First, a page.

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Sport organisations need to pay close attention to the system of communication they adopt.

They need to establish clarity when communicating with internal and external stakeholders. Not enough attention is given to the establishment of a good communicative system and as a result, mixed or the wrong messages are sent out and the loser is usually the good reputation of the organisation and the sport.
 
Over the last week, communication came into sharp focus with the contest for the presidency of the T&T Football Federation (TTFF). Both candidates had the opportunity to raise the bar and do sport in general and football in particular a great service. Like many others, I was excited at the prospect of a democratic election for the presidency of the TTFF.
 
The candidates were two decent men both of whom are held in high regard by those who have no axe to grind.
 
The image of sports governance in T&T needed the shot in the arm and a boost to its self-esteem.
 
In the case of football, it was time to chart a new course having endured a difficult and trying period following Jack Warner’s withdrawal from football administration. It was an opportunity for football to engage stakeholders in positive and constructive communication.
 
Then news hit that one of the candidates, Colin Murray, had to withdraw his candidacy. His press conference created more questions than answers. The rumour mill started working overtime. The conspiracy theorists were out in full flight.
 
Whatever the reason or reasons for the decision, good sport governance suffered a black eye, a positive reduced to just another day in the contentious backwater that is sport and sport politics. No matter the sense of relief in some quarters, the truth is that football needed the contest, if only to experience the lifeline of democracy.
 
In communicating his warning to the president designate Murray opened a Pandora’s Box of inferences with regard to deals and agreements. Were such words of caution helpful or to the detriment, only time will tell.
 
Certainly it’s an immediate test of Raymond Tim Kee’s commitment to good governance principles.
 
Actions speak louder than words, a commitment to good governance principles including transparency, accountability and ethical behaviour is easier said than done.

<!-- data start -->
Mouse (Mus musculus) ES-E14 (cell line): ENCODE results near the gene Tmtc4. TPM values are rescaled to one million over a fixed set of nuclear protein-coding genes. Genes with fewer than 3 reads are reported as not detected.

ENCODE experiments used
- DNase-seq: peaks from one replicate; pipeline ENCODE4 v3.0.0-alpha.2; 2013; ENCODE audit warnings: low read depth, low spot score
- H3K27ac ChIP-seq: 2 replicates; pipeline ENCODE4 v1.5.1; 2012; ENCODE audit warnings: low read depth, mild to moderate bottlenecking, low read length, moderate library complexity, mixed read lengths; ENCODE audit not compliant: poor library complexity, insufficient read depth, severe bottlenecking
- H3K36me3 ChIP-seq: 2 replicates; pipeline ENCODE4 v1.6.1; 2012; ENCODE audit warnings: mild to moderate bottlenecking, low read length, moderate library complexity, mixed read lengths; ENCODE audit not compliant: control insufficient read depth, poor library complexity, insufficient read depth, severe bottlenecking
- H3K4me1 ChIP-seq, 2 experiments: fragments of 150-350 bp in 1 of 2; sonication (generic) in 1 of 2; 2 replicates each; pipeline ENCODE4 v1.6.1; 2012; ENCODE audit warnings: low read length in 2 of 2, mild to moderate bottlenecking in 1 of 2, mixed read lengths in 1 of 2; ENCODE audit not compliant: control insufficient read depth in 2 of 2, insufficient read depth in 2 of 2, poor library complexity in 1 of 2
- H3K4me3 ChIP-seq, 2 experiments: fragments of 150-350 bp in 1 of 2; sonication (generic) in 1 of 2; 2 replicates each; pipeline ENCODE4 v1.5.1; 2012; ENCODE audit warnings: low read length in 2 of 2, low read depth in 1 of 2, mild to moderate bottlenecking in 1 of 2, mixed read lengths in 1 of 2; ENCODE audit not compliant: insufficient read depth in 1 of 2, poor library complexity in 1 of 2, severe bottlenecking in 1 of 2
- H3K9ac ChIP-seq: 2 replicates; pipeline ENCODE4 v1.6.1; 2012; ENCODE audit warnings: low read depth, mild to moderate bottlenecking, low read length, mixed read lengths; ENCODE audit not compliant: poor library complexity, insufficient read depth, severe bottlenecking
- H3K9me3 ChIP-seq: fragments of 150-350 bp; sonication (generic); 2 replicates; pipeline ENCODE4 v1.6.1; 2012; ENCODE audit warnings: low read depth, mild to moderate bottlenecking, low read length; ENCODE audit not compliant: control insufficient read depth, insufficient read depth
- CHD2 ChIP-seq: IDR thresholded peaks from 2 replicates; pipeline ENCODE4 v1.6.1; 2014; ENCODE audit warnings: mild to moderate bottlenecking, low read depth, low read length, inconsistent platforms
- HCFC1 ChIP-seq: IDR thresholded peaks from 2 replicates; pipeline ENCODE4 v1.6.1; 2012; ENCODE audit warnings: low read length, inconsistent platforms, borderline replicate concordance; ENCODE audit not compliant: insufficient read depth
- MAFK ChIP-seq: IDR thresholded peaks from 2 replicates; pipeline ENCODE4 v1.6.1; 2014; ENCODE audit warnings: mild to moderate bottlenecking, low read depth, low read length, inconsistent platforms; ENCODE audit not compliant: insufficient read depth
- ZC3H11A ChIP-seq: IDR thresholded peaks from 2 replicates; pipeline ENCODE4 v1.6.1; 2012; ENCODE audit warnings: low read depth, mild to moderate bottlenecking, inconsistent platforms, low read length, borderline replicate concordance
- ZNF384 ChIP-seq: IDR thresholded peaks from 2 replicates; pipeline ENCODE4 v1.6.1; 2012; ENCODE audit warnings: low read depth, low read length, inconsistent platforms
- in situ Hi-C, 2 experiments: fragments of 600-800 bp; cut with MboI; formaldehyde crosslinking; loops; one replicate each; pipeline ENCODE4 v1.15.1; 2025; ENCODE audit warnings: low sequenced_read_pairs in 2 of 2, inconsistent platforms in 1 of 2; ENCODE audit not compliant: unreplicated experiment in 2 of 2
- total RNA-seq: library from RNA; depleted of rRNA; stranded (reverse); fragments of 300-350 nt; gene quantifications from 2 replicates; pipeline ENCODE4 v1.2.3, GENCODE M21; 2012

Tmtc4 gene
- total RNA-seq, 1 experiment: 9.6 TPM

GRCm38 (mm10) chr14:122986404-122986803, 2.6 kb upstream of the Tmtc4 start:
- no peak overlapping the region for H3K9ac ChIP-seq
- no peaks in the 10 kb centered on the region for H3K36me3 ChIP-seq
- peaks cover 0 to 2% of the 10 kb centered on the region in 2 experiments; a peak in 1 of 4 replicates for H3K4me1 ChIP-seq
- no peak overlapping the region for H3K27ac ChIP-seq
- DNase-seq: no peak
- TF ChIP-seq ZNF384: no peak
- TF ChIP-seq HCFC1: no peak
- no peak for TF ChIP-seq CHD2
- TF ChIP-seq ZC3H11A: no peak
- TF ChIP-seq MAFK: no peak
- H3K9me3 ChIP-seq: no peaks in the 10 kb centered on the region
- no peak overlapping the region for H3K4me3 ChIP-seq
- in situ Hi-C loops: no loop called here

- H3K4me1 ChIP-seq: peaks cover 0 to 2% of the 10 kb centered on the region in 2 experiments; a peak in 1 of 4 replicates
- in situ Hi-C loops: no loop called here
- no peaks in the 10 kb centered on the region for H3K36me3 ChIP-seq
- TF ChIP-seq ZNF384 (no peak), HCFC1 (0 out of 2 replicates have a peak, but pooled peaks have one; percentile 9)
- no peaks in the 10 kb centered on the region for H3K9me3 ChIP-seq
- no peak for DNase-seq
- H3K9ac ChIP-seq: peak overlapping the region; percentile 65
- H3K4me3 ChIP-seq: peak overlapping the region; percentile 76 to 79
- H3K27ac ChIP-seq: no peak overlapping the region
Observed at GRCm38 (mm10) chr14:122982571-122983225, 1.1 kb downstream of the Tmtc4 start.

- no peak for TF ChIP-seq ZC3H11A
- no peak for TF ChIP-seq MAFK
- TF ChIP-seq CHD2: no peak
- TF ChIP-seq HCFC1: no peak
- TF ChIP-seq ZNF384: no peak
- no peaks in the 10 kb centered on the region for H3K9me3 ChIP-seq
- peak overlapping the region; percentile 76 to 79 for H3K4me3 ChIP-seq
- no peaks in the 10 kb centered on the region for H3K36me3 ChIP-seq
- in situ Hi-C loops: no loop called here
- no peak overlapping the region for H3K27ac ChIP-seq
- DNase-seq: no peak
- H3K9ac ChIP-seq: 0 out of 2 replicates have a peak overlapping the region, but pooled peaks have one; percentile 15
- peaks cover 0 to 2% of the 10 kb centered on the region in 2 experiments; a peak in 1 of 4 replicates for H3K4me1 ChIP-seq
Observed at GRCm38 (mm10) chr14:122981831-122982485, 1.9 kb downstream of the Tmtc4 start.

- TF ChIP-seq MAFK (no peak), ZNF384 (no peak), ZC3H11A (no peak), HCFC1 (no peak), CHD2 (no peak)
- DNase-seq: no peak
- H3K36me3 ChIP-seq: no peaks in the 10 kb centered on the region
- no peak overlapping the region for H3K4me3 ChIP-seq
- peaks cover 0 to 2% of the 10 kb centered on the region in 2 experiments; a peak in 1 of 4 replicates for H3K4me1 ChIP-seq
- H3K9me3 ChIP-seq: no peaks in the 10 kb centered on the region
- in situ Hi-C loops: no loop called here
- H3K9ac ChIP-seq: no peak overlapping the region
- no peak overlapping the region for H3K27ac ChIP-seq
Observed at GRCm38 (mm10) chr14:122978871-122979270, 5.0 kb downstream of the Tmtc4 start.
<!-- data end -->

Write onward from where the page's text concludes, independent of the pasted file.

So what should have been a keen and clean contest for the high profile position as leader of the number one participation sport in T&T, is now a non-event.
 
What message did it send about football politics and the state of sport governance in general?
 
Would potential sponsors have felt positive about the future of football?
 
The presidency of football may well turn out to be a poisoned chalice in the absence of an unwavering commitment to good governance principles.
 
It is imperative that going forward the communication from TTFF keeps stakeholders informed, motivated, and above all confident that better days are coming.
 
The new president must not only clearly share his vision but he must be a bridge builder and integrate the efforts of stakeholders toward achieving common goals, with everybody working in the same direction.
 
He must foster a harmonious environment in which football’s key stakeholders see themselves individually and collectively as valuable contributors.
 
Before harmony can be achieved the barriers to communication including prejudices, biases, enmity, circumstances, to name a few, must be broken down.
 
Football needs less contention not more. It needs harmony not divisiveness. It needs to focus on charting a brand new future and not spend all its time and energy looking behind. It needs to encourage creativity, imagination and innovation but above all it needs to be honest, ethical and inclusive in the way it engages stakeholders.
 
In this regard, football can be a positive role model to other sport organisations.


Brian Lewis is the Honorary Secretary General of the Trinidad and Tobago Olympic Committee http// www.ttoc.org. The views expressed are not necessarily those of the TTOC.